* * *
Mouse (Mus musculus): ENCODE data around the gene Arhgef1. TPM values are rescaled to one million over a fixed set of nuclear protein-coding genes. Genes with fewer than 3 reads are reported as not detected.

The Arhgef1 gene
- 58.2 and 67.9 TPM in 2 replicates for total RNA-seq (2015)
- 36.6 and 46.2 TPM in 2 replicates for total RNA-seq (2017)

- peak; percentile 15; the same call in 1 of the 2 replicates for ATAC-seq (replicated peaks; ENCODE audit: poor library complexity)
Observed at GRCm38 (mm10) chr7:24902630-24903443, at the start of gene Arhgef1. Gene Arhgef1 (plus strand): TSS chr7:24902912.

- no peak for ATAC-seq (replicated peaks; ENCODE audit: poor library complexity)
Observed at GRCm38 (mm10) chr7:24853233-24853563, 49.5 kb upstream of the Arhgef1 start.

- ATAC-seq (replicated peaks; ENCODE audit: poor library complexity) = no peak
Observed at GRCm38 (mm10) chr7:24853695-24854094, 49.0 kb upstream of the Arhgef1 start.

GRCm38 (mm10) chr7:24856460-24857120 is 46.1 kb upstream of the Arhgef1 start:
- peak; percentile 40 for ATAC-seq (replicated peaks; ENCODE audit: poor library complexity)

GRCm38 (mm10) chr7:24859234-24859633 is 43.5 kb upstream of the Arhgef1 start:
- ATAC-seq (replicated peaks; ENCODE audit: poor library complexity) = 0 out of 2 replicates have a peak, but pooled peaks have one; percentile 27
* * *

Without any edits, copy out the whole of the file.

Mouse (Mus musculus): ENCODE data around the gene Arhgef1. TPM values are rescaled to one million over a fixed set of nuclear protein-coding genes. Genes with fewer than 3 reads are reported as not detected.

The Arhgef1 gene
- 58.2 and 67.9 TPM in 2 replicates for total RNA-seq (2015)
- 36.6 and 46.2 TPM in 2 replicates for total RNA-seq (2017)

- peak; percentile 15; the same call in 1 of the 2 replicates for ATAC-seq (replicated peaks; ENCODE audit: poor library complexity)
Observed at GRCm38 (mm10) chr7:24902630-24903443, at the start of gene Arhgef1. Gene Arhgef1 (plus strand): TSS chr7:24902912.

- no peak for ATAC-seq (replicated peaks; ENCODE audit: poor library complexity)
Observed at GRCm38 (mm10) chr7:24853233-24853563, 49.5 kb upstream of the Arhgef1 start.

- ATAC-seq (replicated peaks; ENCODE audit: poor library complexity) = no peak
Observed at GRCm38 (mm10) chr7:24853695-24854094, 49.0 kb upstream of the Arhgef1 start.

GRCm38 (mm10) chr7:24856460-24857120 is 46.1 kb upstream of the Arhgef1 start:
- peak; percentile 40 for ATAC-seq (replicated peaks; ENCODE audit: poor library complexity)

GRCm38 (mm10) chr7:24859234-24859633 is 43.5 kb upstream of the Arhgef1 start:
- ATAC-seq (replicated peaks; ENCODE audit: poor library complexity) = 0 out of 2 replicates have a peak, but pooled peaks have one; percentile 27